Yorkshire people eat the most leftover Fish & Chip batter in the UK, according to The National Federation of Fish Friers.
Yet, as fish and chip shops come under increasing pressure due to the soaring cost of fish and the rising cost of living, more chippies may soon need to charge for these extras - if they’re not already.
Andrew Crook, The President of the National Federation of Fish Friers, based in Leeds, said some Yorkshire chippies may charge for leftover batter due to the fact people in the region consume “a lot more scraps.”
He said: “Some charge a nominal fee but it’s never going to be a big money spinner.
I don’t think it’s a financial thing, it’s just managing the situation by charging.
Mr Crook said he thinks the main factor is trading online, to reduce the quantity of people consuming them.
He found he had to start charging for sauces online, for example, because people would order large amounts when they were free - and that’s the same with scraps.
Mr Crook said: “It limits the number if you put a nominal charge on them.”
We hit the streets of Yorkshire to find out how people would feel about this charge - and what they actually call the leftover batter.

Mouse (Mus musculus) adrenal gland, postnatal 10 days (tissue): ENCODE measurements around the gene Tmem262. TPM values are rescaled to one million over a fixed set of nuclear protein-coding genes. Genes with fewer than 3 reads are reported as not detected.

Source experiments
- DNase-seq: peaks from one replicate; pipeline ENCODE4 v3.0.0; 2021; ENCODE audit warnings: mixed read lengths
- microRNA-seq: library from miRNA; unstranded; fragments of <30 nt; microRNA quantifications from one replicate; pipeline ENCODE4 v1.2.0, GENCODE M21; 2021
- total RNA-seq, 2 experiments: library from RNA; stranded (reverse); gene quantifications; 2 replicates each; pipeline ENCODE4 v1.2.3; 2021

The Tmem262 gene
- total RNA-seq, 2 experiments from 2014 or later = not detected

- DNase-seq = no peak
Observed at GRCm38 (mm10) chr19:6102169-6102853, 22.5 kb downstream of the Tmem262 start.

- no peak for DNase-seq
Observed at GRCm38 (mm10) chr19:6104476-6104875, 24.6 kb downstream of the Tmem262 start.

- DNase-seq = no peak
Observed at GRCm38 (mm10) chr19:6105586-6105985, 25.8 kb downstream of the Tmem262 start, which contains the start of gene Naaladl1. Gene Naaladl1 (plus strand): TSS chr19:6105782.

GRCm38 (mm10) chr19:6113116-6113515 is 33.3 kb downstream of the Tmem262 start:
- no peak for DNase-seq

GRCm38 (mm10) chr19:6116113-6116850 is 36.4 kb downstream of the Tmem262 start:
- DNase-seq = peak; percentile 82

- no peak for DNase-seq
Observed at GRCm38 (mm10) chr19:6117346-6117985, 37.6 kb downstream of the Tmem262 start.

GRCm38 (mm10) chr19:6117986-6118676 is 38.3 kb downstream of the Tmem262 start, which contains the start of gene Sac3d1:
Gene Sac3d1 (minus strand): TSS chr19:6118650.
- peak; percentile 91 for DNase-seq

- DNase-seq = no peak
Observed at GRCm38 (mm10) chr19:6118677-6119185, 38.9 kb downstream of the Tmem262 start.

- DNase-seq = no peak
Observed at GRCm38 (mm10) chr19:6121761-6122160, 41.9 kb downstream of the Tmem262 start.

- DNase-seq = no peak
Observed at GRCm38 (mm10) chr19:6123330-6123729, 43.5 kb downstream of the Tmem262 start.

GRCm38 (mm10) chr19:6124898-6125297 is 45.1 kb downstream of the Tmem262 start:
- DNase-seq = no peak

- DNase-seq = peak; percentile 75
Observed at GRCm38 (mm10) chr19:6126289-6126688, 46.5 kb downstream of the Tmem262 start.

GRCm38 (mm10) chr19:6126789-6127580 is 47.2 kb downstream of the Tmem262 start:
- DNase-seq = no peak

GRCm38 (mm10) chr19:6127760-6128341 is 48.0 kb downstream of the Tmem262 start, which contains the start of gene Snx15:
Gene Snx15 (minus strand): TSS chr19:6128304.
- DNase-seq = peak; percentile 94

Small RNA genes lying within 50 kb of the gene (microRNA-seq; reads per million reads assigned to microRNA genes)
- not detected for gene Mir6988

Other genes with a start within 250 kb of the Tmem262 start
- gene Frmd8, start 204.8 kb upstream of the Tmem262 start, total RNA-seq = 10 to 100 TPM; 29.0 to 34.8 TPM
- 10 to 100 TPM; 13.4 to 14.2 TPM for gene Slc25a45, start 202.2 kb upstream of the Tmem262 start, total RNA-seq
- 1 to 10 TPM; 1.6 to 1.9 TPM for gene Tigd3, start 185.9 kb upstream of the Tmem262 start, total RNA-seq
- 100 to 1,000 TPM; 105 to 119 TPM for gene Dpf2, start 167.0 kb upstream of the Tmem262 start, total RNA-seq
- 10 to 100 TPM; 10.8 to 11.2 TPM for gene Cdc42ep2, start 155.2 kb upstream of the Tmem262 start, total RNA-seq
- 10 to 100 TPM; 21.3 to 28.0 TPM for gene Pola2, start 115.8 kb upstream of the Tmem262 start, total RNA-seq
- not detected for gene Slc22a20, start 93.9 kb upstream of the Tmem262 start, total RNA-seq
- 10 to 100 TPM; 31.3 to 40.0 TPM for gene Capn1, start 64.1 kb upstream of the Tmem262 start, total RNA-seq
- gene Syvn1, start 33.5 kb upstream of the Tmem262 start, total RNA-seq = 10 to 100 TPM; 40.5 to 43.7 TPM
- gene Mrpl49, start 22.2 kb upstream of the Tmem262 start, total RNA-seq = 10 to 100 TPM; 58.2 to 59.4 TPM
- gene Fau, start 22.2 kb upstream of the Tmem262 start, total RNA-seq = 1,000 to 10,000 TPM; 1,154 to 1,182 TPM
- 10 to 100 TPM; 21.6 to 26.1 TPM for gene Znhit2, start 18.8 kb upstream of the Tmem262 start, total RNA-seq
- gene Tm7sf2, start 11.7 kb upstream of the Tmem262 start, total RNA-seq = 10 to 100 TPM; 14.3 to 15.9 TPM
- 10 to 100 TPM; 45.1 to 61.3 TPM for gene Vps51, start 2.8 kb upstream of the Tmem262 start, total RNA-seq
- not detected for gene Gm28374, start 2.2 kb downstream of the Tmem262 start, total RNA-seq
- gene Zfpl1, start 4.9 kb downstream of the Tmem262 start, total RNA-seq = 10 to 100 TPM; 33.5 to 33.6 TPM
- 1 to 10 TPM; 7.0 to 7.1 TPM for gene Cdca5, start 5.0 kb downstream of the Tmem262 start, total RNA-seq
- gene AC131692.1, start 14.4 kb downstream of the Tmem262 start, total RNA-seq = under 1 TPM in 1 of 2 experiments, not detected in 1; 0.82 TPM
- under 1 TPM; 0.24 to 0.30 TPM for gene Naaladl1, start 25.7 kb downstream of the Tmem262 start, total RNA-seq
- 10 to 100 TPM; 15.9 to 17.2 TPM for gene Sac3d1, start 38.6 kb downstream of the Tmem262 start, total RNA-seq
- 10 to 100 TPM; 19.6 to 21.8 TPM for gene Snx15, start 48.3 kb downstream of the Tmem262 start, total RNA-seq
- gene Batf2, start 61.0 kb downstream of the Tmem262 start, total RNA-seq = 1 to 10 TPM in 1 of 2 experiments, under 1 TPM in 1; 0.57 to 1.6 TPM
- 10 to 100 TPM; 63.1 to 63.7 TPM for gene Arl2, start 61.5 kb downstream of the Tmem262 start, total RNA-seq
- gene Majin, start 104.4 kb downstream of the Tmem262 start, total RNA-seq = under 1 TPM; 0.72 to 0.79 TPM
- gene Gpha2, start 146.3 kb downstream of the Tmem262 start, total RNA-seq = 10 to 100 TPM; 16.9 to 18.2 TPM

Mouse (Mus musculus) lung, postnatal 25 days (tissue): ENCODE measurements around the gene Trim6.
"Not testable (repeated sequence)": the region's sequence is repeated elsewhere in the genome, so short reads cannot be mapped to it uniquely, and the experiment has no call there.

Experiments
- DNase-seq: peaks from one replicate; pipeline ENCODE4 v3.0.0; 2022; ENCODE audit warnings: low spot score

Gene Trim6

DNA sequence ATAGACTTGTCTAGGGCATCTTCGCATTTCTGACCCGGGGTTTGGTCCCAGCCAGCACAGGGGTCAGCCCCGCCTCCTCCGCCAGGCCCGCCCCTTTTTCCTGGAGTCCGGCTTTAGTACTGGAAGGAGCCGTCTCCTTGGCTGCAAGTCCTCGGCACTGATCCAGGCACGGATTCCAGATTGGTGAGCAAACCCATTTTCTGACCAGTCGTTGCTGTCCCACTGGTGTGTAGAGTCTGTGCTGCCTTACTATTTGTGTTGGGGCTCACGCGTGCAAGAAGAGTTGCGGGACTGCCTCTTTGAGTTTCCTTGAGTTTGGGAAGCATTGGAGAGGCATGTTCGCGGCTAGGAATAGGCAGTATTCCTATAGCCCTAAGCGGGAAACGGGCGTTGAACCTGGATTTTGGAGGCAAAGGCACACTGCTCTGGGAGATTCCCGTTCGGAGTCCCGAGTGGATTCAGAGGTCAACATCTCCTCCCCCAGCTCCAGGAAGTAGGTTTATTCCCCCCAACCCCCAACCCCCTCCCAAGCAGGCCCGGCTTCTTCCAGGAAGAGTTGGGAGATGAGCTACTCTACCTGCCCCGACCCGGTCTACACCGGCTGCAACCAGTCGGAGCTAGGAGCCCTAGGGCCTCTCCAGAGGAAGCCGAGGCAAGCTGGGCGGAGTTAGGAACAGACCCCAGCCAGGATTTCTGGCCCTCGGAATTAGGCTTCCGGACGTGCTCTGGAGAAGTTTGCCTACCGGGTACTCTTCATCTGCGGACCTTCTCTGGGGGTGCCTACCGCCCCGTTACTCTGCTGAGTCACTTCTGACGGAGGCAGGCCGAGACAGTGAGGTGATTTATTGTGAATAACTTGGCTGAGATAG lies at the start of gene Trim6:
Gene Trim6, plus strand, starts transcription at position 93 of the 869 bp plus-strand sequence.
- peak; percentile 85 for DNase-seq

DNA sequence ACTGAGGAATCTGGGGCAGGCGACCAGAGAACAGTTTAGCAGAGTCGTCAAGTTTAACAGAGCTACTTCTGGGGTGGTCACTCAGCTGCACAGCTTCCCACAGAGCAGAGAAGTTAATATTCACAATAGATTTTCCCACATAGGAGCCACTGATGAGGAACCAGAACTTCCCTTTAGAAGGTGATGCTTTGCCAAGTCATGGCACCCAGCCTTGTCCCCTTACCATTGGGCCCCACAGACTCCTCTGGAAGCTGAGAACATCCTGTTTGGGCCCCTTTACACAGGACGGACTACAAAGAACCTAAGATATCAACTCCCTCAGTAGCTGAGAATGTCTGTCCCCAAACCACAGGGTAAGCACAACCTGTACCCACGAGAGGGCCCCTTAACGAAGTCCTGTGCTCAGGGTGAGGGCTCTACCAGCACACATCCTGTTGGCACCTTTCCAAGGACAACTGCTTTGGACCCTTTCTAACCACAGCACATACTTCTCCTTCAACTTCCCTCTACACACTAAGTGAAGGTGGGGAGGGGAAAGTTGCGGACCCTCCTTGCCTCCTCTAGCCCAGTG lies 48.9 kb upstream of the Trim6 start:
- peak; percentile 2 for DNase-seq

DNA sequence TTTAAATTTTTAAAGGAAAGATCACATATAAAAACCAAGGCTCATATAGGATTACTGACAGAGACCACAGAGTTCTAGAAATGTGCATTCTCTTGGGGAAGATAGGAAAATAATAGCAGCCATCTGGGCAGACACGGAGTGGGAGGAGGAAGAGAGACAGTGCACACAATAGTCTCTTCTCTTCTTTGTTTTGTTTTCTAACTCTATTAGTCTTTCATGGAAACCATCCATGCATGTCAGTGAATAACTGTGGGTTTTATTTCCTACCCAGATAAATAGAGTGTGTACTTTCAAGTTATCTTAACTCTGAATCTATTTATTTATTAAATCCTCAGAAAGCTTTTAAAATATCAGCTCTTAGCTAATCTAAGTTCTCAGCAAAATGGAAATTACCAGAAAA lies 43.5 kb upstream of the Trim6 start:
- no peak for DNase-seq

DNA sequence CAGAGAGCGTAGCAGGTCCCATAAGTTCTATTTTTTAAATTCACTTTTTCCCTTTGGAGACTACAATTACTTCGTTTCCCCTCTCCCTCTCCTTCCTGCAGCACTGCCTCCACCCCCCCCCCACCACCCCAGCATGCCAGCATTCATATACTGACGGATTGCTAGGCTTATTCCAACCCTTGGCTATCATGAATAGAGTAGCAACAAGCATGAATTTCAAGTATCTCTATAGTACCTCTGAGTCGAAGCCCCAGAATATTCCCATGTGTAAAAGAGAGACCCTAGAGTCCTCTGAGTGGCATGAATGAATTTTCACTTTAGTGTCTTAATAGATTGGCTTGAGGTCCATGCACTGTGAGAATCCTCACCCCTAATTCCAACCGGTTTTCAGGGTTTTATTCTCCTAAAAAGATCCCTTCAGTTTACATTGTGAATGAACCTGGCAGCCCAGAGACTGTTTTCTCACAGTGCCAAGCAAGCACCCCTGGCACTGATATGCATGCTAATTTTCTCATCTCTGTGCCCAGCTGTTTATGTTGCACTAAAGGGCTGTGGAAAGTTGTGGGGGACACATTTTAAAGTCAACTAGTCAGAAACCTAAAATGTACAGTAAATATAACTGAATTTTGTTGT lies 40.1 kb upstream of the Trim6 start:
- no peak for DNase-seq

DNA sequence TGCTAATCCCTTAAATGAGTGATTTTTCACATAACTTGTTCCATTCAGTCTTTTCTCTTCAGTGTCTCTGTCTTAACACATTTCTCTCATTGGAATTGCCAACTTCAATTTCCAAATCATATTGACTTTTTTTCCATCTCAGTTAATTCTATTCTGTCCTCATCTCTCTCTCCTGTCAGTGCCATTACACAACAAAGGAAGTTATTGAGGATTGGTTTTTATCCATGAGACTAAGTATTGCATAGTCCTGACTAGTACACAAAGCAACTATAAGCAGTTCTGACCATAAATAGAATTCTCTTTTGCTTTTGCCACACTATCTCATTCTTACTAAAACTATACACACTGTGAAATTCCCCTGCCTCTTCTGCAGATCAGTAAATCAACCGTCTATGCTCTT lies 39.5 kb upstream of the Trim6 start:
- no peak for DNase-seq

While the responses we got ranged from “fishy bits” to “definitely scraps,” Mr Crook confirmed most people refer to them as “scraps,” but geography does have something to do with it.
“Scraps is the popular name. I am based in Lancashire and they call them scraps, like in Yorkshire,” he said.
“In Lincolnshire they’re Scrumps.
“And someone called them Scrumples in the West Country.
“There’s more shops in the North West and Yorkshire - so more people will call them scraps.
“When people in Yorkshire get lost in Lancashire, they always want piles of scraps
“And you never want to pay for anything,” he joked.
Would you be happy to pay for scraps?
The consensus on the streets of Yorkshire was that scraps have always been - and should remain - free of charge.
“They are a human being's birth right - it’s like paying for salt and vinegar - absolute madness,” Pete Hirst said.
However, with the rising cost of living and fish prices “going through the roof,” according to Mr Crook, fish and chip shops will have to do what they can to stay open.
He expects prices will rise more overall, with the tariff set to increase by 35 per cent on Russian fish.
“Scraps aren’t going to save a business,” he said.
“You’ll see a lot of doors close unfortunately.”
Mr Crook said the price of scraps is negligible compared to the price hikes fish and chip shops are facing.